# If $m$ and $n$ are relatively prime positive integers, prove that $m^{\phi(n)}+n^{\phi(m)}\equiv1\pmod{mn}$ [duplicate]

I have found this question answered before but I am stuck going from

$$m^{\phi(n)}+n^{\phi(m)}\equiv1 \pmod{n}\\ n^{\phi(m)}+m^{\phi(n)}\equiv1 \pmod{m}$$ to $$m^{\phi(n)}+n^{\phi(m)}\equiv1 \pmod{mn}$$

Why can we combine $$\pmod{m}$$ and $$(\pmod{n}$$ into $$\pmod{mn}$$? I know it's overall because $$\gcd(m,n)=1$$, but I don't understand why it is so. Is there a theorem for this specifically? I found this, but this seems to not multiply what is in the modulus together.

Here is the beginning of my proof:

$$\gcd(m,n)=1\implies m^{\phi(n)}\equiv1 \pmod{n}$$ and $$n^{\phi(m)}\equiv1 \pmod{m}$$ by Euler's theorem.

$$m^{\phi(n)}\equiv1 \pmod{n} \equiv m^{\phi(n)}+n^{\phi(m)}\equiv1+n^{\phi(m)}\pmod{n}$$ and $$n^{\phi(m)}\equiv1 \pmod{m}\equiv n^{\phi(m)}+m^{\phi(n)}\equiv1+m^{\phi(n)} \pmod{m}$$.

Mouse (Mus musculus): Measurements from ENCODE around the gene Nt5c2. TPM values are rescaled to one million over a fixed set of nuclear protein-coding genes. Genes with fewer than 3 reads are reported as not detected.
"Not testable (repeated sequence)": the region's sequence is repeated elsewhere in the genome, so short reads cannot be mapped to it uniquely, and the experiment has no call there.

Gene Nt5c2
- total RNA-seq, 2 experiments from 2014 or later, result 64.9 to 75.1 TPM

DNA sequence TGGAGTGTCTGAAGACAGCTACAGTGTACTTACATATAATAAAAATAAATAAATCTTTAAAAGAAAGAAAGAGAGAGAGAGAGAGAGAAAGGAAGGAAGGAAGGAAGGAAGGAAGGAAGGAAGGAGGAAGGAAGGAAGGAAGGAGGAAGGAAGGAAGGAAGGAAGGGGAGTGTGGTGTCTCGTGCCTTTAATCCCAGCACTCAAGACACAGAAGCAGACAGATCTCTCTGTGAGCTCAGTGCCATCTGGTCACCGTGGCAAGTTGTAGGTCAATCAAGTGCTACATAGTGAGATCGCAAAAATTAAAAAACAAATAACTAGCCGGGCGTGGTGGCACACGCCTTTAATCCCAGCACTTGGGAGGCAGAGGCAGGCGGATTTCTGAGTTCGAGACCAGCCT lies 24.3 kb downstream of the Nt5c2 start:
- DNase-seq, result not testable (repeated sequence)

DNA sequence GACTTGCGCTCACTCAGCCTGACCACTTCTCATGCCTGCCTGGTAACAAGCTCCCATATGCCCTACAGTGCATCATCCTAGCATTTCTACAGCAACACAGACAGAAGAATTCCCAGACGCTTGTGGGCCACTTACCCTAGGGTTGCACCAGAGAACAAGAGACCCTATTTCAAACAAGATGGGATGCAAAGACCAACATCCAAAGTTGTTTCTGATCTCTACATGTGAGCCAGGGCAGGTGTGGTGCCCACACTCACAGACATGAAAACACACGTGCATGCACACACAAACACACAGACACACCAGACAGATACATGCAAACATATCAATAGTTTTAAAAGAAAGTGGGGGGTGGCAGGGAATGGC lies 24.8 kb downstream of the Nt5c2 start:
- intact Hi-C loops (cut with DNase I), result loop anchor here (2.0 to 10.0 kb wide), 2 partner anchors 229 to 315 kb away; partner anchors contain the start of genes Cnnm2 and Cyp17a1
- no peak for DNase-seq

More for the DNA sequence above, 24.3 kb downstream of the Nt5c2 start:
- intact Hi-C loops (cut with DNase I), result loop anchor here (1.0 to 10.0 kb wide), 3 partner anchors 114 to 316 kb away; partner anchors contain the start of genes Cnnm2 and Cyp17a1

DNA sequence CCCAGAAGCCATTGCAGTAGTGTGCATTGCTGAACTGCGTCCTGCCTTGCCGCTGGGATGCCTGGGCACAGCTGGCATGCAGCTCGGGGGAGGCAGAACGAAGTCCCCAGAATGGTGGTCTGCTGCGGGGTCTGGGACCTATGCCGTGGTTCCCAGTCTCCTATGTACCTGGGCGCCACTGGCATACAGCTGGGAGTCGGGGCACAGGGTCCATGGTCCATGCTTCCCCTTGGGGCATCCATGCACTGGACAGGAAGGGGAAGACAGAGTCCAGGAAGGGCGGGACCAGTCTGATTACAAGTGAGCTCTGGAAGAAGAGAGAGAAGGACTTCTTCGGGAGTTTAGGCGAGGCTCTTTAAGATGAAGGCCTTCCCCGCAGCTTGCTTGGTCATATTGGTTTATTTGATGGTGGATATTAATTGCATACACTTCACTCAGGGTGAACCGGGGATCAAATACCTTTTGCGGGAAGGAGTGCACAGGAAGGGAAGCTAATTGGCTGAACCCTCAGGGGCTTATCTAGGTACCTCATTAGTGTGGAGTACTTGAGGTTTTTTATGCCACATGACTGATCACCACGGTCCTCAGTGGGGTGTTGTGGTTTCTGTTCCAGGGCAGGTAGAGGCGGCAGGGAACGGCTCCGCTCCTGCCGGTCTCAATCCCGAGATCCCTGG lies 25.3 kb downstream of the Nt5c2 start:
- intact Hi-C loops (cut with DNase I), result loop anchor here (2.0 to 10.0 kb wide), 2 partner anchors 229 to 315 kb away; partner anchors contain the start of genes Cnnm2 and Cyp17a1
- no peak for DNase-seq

But $$m^{\phi(n)} \equiv 0\pmod{m}$$ and $$n^{\phi(m)}\equiv 0\pmod{n}$$.

So we have $$m^{\phi(n)}+n^{\phi(m)}\equiv1\pmod{n}$$ and $$n^{\phi(m)}+m^{\phi(n)}\equiv1 \pmod{m}$$...

... which implies $$m^{\phi(n)}+n^{\phi(m)}\equiv1\pmod{mn}$$.

From $$m^{\phi(n)}+n^{\phi(m)}\equiv1 \pmod{n}\\ n^{\phi(m)}+m^{\phi(n)}\equiv1 \pmod{m}$$ we have $$A=m^{\phi(n)}+n^{\phi(m)}-1= n\cdot q_1\\ A=n^{\phi(m)}+m^{\phi(n)}-1=m\cdot q_2$$ Effectively, same number $$A$$ is divisible by $$m$$ and $$n$$, where $$\gcd(m,n)=1$$. Thus $$m\cdot n \mid A$$ or $$m^{\phi(n)}+n^{\phi(m)}-1= n\cdot m \cdot q_3 \Rightarrow m^{\phi(n)}+n^{\phi(m)} \equiv 1 \pmod{mn}$$
Proposition. If $$\gcd(m,n)=1$$, $$m \mid A$$ and $$n \mid A$$ then $$n\cdot m \mid A$$.
Indeed $$A=m\cdot q_1=\color{red}{n\cdot q_2} \tag{1}$$ and from Bezout's lemma $$\exists x,y\in\mathbb{Z}: x\cdot m+y\cdot n=\gcd(m,n)=1$$ Altogether $$x\cdot m\color{blue}{\cdot q_1}+y\cdot n\color{blue}{\cdot q_1}=\color{blue}{q_1} \overset{(1)}{\Rightarrow} \\ x\cdot \color{red}{n\cdot q_2}+y\cdot n\cdot q_1=q_1 \Rightarrow \\ n \mid q_1$$ or $$A=m\cdot q_1=m\cdot n\cdot q_3$$.